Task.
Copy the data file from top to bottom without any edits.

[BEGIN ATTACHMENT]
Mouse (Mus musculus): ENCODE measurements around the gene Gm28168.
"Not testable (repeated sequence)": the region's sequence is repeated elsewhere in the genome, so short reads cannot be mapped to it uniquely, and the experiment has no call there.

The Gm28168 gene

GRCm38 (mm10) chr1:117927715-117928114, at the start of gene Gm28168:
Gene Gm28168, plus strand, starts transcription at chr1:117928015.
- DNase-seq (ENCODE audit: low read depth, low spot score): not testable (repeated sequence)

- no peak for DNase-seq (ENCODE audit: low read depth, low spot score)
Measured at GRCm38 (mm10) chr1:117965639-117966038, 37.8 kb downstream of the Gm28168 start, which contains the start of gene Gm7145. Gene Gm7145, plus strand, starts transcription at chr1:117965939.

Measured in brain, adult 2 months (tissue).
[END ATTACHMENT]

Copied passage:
Mouse (Mus musculus): ENCODE measurements around the gene Gm28168.
"Not testable (repeated sequence)": the region's sequence is repeated elsewhere in the genome, so short reads cannot be mapped to it uniquely, and the experiment has no call there.

The Gm28168 gene

GRCm38 (mm10) chr1:117927715-117928114, at the start of gene Gm28168:
Gene Gm28168, plus strand, starts transcription at chr1:117928015.
- DNase-seq (ENCODE audit: low read depth, low spot score): not testable (repeated sequence)

- no peak for DNase-seq (ENCODE audit: low read depth, low spot score)
Measured at GRCm38 (mm10) chr1:117965639-117966038, 37.8 kb downstream of the Gm28168 start, which contains the start of gene Gm7145. Gene Gm7145, plus strand, starts transcription at chr1:117965939.

Measured in brain, adult 2 months (tissue).